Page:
Feats of Clay
During recent excavations in advance of house construction at Bellfield Farm, North Kessock a number of Bronze Age and Iron Age round houses and pits were discovered. Some of the pits contained Bronze Age pottery and metalworking debris, including fragments of baked clay moulds. Trevor Cowie at the National Museums of Scotland analysed the moulds and discovered that they were used to create sickles and other tools in the late Bronze Age.
This is quite exciting! The site is only one of a handful known in Scotland where late Bronze Age metalworking took place. The type of sickle itself is rare, with only three surviving from Scotland, one from south of Inverness at Dores.
The ‘Feats of Clay’ project was a community heritage project designed to allow people to investigate and promote the context of these finds, involving as many people as possible. It was organised by the North Kessock and District Local History Society, with funding from the Heritage Lottery Fund, Highland Council Ward Discretionary Fund and StemNet’s Talking Science programme run by the University of the Highlands and Islands. Courses and fieldwork were led by Archaeology for Communities in the Highlands (ARCH), with additional academic support from Trevor Cowie of the National Museums of Scotland.
The first question investigated was what clay sources might have been used by the Bronze Age metalworkers for their moulds. The moulds themselves were analysed by Daniel Sahlén who has studied prehistoric moulds from a number of sites including Birnie in Moray. While this was happening, local people met to share knowledge about local clay outcrops and to examine old maps and archives for hints on clay deposits. Interestingly, memories threw up more possibilities than archive work. A number of these sources were then sampled.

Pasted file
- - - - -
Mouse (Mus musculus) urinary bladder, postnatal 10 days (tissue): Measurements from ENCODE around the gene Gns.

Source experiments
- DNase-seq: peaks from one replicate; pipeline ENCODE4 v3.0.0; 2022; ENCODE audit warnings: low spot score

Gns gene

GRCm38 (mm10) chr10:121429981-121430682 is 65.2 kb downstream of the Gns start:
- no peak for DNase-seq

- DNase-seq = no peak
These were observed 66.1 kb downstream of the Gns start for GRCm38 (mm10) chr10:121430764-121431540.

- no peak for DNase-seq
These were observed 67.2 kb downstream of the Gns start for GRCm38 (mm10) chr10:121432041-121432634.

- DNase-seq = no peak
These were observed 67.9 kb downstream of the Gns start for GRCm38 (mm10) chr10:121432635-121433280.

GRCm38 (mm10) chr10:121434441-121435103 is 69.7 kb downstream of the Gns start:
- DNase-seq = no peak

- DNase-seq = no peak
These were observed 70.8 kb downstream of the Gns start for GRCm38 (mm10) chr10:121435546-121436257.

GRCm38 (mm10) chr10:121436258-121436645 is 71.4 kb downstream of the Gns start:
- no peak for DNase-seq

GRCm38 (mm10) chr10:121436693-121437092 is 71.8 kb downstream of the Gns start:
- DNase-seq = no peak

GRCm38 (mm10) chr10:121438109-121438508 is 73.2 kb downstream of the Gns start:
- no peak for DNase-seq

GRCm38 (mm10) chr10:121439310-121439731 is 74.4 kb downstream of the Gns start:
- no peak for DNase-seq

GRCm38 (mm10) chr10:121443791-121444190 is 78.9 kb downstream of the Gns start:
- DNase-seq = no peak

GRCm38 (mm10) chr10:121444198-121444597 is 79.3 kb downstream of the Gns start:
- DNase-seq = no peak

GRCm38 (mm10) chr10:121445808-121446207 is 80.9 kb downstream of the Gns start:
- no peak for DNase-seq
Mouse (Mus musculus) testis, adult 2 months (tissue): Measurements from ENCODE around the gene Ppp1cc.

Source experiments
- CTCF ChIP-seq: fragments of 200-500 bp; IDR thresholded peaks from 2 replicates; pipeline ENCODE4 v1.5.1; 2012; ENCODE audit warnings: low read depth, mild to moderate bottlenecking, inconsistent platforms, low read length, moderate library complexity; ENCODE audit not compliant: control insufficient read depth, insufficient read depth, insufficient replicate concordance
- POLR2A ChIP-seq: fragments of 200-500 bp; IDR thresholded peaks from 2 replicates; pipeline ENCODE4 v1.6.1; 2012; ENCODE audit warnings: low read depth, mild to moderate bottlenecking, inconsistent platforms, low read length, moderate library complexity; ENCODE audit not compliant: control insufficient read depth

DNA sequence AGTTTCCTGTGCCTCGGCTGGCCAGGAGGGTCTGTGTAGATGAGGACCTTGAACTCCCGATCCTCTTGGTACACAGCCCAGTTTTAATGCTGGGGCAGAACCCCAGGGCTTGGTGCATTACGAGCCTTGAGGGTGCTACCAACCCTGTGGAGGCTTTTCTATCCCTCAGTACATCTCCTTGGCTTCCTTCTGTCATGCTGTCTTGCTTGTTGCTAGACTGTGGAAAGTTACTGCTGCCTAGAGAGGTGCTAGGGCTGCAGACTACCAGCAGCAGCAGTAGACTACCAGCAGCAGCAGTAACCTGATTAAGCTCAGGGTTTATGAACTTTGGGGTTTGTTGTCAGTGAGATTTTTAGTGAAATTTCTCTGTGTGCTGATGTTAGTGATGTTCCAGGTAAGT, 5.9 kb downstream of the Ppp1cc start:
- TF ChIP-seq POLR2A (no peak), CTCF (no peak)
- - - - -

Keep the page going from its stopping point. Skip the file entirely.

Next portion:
The clay was passed to potter and prehistoric pottery expert Orlean McIlfatrick who created small briquettes which were thin sampled for comparison with the moulds. The preliminary analysis has shown that no one source can be positively identified, but that various local sources, including clay from Munlochy Bay, are very possible sources for the moulds. It is also interesting that the metalworkers were using different clay sources than the house builders who needed clay for their daub.
The clay investigations were followed by a short course on the Bronze Age in the Moray Firth run by Susan Kruse of ARCH which provided a context for the metalworking. These activities led up to a Bronze Age crafting day in October 2013 in North Kessock. Neil Burridge from Cornwall produced replica sickles and other metalwork, providing a fascinating insight into practices of the time. A range of other Bronze Age crafts were also showcased, in many cases with hands-on opportunities, including basket making, spoon and bowl-making, pottery, bread making and textiles. Both Neil and Orlean also did workshops in the local secondary school. The day was well attended and inspiring.
Later in the autumn Susan Kruse of ARCH ran a course so that participants could compile a complete listing of all known Bronze Age metalwork from the Moray Firth area, and to photograph as many as possible. The geographical boundaries were from Auldearn in the east to Glen Urquhart in the west, and from Aviemore to the Dornoch Firth. Over 150 items were identified, now spread in a number of museums from Scotland to Berlin, and as many objects as possible were photographed by participants. This included two trips to Inverness Museum and Art Gallery, and a fascinating trip to the National Museums of Scotland where Trevor Cowie arranged for material to be assembled from store and off display. The assembled corpus with photographs– in its two large binders - was then passed to Trevor who is in the process of writing a book to put the metalworking in its context.
Finally the North Kessock and District Local History Society assembled an exhibition to tell the story of the Bronze Age metalworking in the area. Local schools were visited by Susan, and produced art work for the exhibition.
Altogether the project with its many stands showed how a community can investigate local heritage, even when the remains themselves are ephemeral and the evidence is limited or destroyed. It was a good example of collaboration with academics and all ages, linking science and arts. And it was great fun!